Afghanistan's election campaign kicked off yesterday as the killing of a presidential candidate's aides highlighted the threat surrounding the poll to succeed Hamid Karzai.
Gunmen shot dead two aides of Abdullah Abdullah, a former foreign minister seen as a strong contender, in the western city of Herat on Saturday.
The country is preparing for its first democratic transfer of power. The April 5 election is seen as a key test of the effectiveness of the 350,000-strong Afghan security force as foreign troops prepare to leave.
A dispute between Kabul and Washington over whether a small force stays behind is likely to dominate the campaign.
Karzai has ruled since the fall of the Taliban in 2001, surviving assassination attempts and the treacherous currents of Afghan political life as billions of dollars of military and development aid poured into the country.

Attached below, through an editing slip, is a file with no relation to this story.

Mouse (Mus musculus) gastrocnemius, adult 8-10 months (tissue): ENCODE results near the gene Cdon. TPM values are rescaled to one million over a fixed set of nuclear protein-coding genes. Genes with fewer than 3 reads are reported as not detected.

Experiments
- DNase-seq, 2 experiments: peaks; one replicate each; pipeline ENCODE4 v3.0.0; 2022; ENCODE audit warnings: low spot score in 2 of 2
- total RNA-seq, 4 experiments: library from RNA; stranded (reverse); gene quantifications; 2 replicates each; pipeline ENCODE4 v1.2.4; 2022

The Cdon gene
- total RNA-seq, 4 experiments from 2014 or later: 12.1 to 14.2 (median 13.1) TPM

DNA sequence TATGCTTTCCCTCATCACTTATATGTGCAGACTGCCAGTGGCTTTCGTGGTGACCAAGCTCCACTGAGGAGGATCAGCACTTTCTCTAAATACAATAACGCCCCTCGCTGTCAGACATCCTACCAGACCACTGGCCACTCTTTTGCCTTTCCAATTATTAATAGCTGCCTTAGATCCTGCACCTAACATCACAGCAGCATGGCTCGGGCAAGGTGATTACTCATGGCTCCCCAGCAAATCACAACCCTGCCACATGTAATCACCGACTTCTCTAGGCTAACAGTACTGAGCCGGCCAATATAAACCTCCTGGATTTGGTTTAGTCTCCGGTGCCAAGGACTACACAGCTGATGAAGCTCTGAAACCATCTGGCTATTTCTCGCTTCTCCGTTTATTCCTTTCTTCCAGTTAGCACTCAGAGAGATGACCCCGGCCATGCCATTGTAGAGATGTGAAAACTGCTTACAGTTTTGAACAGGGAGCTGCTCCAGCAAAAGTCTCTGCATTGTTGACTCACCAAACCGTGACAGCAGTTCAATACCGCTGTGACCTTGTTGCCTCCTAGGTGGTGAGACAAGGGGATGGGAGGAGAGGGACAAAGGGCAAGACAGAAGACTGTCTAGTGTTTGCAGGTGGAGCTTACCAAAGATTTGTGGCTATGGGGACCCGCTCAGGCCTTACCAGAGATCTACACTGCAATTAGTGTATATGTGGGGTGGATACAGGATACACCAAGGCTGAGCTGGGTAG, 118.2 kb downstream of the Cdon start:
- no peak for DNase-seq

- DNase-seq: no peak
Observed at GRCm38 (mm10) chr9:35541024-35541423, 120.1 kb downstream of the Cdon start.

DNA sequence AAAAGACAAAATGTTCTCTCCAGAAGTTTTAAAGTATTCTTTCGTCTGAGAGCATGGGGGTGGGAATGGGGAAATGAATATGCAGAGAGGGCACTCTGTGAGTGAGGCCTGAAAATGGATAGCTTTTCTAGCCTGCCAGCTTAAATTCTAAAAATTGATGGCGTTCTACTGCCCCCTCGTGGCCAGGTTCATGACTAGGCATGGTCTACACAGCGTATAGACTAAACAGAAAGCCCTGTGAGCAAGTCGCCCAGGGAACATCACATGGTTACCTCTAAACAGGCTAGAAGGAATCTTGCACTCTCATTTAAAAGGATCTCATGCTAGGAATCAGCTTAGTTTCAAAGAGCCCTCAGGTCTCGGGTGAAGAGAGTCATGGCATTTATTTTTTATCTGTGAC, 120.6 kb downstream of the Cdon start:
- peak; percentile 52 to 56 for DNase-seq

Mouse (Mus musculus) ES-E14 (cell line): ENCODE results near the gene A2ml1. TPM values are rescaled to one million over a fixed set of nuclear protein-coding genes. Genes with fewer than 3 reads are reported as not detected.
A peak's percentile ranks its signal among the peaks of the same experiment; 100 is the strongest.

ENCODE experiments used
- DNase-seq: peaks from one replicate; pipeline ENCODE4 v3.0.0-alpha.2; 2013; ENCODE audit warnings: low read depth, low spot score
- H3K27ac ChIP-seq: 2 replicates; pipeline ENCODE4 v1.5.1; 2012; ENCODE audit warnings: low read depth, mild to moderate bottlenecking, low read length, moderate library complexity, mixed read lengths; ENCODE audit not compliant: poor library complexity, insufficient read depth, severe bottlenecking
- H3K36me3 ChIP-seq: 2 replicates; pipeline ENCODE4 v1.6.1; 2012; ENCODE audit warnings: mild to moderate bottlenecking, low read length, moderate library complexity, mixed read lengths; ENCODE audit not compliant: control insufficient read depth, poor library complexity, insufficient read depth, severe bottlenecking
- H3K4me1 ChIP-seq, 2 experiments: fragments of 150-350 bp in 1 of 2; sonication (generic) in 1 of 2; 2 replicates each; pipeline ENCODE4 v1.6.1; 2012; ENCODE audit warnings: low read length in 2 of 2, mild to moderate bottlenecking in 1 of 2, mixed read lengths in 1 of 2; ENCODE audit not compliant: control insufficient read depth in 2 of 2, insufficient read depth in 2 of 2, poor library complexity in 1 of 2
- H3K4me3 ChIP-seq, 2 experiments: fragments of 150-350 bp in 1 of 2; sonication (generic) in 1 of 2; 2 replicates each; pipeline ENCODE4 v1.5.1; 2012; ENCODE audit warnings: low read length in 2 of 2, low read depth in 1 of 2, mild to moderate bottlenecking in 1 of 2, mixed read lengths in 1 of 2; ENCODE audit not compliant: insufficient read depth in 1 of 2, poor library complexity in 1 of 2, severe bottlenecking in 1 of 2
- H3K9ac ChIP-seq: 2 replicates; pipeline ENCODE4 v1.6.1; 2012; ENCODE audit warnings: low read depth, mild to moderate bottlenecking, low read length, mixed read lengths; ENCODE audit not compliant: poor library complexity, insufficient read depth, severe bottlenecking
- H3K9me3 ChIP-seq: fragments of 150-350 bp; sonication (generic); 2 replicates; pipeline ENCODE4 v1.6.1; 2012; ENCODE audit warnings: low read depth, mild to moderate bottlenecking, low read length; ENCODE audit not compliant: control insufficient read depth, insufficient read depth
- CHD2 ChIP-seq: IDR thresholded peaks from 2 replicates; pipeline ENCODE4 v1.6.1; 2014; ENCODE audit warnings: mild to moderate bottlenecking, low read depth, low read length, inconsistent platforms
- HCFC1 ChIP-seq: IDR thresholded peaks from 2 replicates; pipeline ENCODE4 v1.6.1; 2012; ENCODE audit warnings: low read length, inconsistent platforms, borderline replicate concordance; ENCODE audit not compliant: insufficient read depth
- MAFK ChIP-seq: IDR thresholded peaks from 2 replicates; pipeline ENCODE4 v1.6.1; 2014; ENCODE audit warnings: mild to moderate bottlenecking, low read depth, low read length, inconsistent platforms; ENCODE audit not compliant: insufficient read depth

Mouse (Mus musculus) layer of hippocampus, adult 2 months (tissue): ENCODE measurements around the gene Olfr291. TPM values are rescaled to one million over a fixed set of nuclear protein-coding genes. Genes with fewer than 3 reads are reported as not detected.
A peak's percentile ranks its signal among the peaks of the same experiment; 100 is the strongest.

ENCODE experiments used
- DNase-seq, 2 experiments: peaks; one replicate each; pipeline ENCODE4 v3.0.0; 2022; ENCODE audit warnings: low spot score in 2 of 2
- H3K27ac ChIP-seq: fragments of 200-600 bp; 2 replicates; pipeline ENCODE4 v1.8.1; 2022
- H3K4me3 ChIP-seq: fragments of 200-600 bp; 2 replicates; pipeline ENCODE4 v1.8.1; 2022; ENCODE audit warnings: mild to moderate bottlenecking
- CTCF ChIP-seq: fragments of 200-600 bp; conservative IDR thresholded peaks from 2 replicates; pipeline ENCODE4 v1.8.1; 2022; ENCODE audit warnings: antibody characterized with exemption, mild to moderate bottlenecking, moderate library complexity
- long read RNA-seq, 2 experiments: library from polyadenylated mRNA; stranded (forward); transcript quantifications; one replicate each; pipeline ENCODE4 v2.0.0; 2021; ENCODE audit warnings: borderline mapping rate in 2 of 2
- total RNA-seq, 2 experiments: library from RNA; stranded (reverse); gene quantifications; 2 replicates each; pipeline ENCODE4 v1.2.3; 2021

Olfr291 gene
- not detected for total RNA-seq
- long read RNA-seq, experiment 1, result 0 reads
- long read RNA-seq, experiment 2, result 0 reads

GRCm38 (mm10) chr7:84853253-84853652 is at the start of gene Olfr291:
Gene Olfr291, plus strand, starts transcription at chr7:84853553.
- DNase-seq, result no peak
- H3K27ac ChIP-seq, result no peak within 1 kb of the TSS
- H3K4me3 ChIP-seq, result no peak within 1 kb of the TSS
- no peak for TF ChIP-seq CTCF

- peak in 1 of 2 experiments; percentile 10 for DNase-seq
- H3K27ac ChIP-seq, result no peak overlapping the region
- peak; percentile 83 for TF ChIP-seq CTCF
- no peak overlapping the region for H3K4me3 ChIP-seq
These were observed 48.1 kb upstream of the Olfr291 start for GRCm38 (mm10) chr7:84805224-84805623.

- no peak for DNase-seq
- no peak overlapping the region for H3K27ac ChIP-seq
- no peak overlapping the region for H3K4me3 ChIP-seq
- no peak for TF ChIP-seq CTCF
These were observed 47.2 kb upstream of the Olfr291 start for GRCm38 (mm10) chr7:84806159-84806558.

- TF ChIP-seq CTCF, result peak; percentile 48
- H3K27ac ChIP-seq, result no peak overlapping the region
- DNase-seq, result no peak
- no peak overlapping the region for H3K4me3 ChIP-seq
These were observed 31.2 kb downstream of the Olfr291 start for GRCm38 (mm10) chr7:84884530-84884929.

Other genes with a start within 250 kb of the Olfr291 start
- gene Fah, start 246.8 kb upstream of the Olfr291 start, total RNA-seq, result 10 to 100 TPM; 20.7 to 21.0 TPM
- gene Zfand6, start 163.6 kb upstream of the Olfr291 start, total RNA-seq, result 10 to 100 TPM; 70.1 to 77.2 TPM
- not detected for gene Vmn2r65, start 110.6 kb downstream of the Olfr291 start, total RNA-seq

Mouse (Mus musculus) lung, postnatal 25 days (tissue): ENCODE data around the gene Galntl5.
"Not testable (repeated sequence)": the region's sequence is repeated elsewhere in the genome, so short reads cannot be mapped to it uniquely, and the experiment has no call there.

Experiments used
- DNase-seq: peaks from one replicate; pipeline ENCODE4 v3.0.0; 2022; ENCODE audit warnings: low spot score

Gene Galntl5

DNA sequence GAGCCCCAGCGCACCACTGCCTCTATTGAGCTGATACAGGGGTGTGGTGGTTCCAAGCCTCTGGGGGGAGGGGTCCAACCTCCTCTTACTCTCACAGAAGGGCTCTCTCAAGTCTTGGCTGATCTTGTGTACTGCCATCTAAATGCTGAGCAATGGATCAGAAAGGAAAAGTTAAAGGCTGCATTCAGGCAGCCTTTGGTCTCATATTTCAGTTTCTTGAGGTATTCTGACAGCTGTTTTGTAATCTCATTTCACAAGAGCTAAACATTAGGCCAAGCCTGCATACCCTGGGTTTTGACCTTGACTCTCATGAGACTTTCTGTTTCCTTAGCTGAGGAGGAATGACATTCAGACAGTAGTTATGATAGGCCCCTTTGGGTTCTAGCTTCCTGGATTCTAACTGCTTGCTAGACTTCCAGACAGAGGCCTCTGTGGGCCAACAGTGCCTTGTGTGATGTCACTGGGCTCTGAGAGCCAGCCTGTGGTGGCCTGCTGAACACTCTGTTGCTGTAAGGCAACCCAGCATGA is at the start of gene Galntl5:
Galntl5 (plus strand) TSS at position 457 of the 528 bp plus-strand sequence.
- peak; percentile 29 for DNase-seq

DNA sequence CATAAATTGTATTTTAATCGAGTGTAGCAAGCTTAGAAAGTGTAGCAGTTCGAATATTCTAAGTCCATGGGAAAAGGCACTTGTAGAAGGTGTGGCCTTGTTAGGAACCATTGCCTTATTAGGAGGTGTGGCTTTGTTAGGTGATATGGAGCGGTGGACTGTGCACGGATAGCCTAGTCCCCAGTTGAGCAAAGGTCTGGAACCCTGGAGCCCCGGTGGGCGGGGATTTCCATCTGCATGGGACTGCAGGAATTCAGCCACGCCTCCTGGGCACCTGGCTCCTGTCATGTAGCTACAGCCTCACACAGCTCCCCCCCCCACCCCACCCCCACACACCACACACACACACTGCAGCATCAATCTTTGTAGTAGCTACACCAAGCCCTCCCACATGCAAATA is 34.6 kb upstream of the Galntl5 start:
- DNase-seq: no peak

He is barred from seeking a third term, leaving an open field, which is likely to trigger a second-round run-off in late May.
Tipped to go through to the run-off is Abdullah, the suave opposition leader who came second to Karzai in the chaotic and fraud-riddled 2009 election.
Among the other heavyweight candidates are former finance minister Ashraf Ghani, Karzai loyalist Zalmai Rassoul and the president's low-profile elder brother, Qayum Karzai.
In comments likely to cause further friction with his Nato allies, Karzai criticised their conduct of the 12-year conflict in an interview with Britain's Sunday Times, in which he described the Taliban as "brothers" and the US as "rivals".
He said "the US-led Nato mission in terms of bringing security has not been successful, particularly in Helmand", a southern stronghold of Taliban militants.
Taliban insurgents have threatened to target the campaign, and the Afghan police and army face a major challenge with little support from Nato troops.